“Jonathan Daniels was studying for the priesthood when he was murdered in the cause of justice for African Americans,” the former Bishop of Worcester in the C of E who studied with Daniels at the ETS, the Rt Revd Dr Peter Selby, told ACNS.
Jonathan Daniels 1965
“With us, his fellow-students, he sang Magnificat in the seminary chapel, and he heard it as a call to put himself at risk. That was certainly a life-changing experience for us who knew him.
“It makes his martyrdom a gift for the Episcopal Church and more widely for the Anglican Communion.
“That’s why a group of us who had been his fellow students and an international group of today’s Anglican seminarians assembled in the Chapel in Canterbury to honour him and reflect.
“At a time when racial injustice continues Jonathan is an example and inspiration for Anglicans today.”
The Archbishop of Canterbury, the Most Revd Justin Welby, sent a letter to Daniels’ ETS contemporaries at the service. In it, he said: "Fifty years is a long time in human life, but is comparatively recent in history.
"The changes that have come about in racial attitudes in those fifty years are radical," he said. "Of course we would be foolish to be complacent, and the witness of Jonathan Daniels demands that we should not be so.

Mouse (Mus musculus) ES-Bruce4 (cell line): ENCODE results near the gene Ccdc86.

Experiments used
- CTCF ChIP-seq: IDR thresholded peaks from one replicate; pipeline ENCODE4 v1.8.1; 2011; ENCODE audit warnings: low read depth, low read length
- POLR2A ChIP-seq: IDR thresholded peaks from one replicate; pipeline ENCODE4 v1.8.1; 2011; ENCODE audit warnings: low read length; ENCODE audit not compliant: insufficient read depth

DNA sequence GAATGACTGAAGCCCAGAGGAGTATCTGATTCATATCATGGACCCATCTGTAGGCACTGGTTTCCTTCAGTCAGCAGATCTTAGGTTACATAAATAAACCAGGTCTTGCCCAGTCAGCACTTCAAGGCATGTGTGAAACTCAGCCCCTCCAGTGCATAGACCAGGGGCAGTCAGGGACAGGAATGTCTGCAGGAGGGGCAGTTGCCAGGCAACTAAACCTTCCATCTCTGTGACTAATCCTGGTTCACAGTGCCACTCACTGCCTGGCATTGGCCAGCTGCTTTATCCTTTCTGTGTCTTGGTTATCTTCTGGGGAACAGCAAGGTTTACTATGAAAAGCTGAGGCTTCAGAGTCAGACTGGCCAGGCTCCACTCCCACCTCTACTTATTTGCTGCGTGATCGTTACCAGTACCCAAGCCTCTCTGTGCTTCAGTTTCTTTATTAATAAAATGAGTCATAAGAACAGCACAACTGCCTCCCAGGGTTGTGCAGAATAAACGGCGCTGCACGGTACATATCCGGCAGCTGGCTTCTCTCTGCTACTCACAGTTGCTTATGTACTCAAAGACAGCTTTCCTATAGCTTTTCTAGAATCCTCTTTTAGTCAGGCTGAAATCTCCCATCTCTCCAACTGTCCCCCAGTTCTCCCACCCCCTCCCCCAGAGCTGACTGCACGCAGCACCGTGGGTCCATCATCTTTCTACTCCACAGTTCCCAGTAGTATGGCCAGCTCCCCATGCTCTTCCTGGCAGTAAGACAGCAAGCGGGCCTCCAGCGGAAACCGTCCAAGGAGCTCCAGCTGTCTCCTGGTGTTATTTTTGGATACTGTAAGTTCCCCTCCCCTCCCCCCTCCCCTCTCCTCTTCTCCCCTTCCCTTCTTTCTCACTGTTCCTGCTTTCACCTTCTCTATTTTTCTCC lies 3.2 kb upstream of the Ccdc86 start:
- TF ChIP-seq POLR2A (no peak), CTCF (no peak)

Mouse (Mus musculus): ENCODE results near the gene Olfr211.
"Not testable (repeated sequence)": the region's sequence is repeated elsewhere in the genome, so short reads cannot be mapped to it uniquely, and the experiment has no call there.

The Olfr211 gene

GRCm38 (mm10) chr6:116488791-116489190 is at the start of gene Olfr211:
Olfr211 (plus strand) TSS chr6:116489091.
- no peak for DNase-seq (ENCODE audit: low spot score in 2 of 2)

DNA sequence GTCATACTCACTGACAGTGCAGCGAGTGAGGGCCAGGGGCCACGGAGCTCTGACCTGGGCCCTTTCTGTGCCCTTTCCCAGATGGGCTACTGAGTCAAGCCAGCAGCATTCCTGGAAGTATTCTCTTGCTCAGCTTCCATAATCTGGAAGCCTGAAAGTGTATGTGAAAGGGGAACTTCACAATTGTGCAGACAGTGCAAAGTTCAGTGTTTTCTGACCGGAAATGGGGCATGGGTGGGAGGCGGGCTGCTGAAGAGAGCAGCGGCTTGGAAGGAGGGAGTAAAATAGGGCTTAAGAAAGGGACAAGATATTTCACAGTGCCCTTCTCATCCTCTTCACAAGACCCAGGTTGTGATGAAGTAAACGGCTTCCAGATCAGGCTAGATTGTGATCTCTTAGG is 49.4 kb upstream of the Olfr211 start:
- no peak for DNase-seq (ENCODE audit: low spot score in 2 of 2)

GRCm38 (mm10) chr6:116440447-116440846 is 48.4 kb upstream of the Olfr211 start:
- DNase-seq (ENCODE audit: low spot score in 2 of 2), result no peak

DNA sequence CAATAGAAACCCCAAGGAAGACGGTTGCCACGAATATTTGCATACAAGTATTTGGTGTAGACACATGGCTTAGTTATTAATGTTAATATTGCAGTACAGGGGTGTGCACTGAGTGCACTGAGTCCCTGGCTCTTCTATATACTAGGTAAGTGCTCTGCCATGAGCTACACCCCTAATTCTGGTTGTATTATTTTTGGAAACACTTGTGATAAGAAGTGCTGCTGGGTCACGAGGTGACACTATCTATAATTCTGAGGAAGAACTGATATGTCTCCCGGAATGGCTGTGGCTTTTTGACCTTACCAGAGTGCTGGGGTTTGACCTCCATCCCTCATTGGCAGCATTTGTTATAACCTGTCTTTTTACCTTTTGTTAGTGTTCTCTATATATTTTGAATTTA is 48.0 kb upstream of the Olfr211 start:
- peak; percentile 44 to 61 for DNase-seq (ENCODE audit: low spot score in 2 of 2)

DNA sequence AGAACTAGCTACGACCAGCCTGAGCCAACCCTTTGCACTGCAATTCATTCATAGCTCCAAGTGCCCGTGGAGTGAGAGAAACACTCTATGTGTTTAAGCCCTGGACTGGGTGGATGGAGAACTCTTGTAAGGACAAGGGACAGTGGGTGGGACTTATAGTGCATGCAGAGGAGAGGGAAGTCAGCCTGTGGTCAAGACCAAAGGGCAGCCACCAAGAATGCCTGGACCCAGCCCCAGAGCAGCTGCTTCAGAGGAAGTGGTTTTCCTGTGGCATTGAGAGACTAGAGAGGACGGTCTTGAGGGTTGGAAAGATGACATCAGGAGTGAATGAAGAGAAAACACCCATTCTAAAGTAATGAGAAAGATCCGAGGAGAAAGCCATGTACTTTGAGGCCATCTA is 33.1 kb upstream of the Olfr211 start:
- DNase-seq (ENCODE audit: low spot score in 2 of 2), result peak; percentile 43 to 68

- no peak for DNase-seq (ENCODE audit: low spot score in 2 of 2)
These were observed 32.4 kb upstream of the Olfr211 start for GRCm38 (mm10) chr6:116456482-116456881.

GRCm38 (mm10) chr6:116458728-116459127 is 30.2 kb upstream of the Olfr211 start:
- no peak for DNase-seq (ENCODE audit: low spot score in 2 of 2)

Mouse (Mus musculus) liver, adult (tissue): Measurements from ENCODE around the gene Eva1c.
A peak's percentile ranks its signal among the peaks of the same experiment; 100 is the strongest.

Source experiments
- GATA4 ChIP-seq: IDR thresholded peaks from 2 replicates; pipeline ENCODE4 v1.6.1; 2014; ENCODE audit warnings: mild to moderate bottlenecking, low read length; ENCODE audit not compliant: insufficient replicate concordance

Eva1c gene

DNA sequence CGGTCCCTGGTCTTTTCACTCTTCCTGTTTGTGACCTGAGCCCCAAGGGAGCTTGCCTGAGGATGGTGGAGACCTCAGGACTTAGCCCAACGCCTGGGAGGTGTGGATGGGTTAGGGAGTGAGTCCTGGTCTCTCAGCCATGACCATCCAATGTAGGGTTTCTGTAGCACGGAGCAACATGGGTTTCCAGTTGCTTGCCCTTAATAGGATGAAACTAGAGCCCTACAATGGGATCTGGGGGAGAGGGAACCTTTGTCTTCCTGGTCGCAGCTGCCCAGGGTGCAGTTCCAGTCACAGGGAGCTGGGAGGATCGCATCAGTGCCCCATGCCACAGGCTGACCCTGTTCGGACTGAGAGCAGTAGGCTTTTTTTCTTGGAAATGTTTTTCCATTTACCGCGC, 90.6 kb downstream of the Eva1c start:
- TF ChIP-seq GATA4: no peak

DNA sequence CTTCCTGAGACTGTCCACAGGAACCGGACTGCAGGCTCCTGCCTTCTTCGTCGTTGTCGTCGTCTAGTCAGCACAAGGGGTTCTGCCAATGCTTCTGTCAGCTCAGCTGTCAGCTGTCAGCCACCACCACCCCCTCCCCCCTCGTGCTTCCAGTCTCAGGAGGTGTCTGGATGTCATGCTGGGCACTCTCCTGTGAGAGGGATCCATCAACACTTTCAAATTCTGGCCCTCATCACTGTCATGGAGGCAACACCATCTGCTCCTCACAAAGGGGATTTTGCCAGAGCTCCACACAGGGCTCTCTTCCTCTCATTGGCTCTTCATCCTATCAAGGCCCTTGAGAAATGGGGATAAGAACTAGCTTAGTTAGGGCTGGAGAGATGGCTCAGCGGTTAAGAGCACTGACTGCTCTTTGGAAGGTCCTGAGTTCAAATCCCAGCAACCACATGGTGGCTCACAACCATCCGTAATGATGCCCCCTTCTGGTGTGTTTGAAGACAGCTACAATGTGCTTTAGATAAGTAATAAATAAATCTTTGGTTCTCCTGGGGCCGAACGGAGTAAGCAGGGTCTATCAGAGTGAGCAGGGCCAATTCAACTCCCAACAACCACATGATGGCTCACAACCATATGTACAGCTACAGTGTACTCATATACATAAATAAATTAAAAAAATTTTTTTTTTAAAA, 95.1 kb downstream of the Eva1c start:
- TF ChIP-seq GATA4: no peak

"Indeed, how can we be complacent when recent events in which unarmed people have been shot dead by police officers have provoked widespread protest? Yet in God's time we can see not only the rightness of the cause for which Jonathan died, but also how this costly witness has been part of the reason that change has happened, and eyes have been opened to appalling justice."
A number of events will be held in the USA next month, including during the weekend of 14-16 August when the Episcopal Diocese of Alabama will celebrate Daniels’ life, beginning at St John’s and concluding at St Paul’s Episcopal Church in Selma.
The co-founder and chief trial counsel for the Southern Poverty Law Centre, Morris Dees Jr, will give a speech at St. John’s Episcopal Church in Montgomery at 5.30 pm on Friday 14 August.
On 15 August, the annual pilgrimage march honouring Daniels will begin at the Courthouse Square in Hayneville at 11.00 am, moving to the old county jail where Daniels and the others were detained before continuing to the former site of Varner’s Cash Grocery Store where the shooting took place.
The building has since been demolished; but a commemorative historical marker will be dedicated at the site during this year’s march.
The procession will then return to the Courthouse Square for prayer at a memorial erected in his honour by his alma mater, the Virginia Military Institute; before concluding at the Courthouse with a service of Holy Communion in the courtroom where Coleman was tried and acquitted.
The Episcopal Church’s Presiding Bishop-Elect, the Rt Revd Michael Curry – the first black person to be elected to that position – will preach a sermon during the service.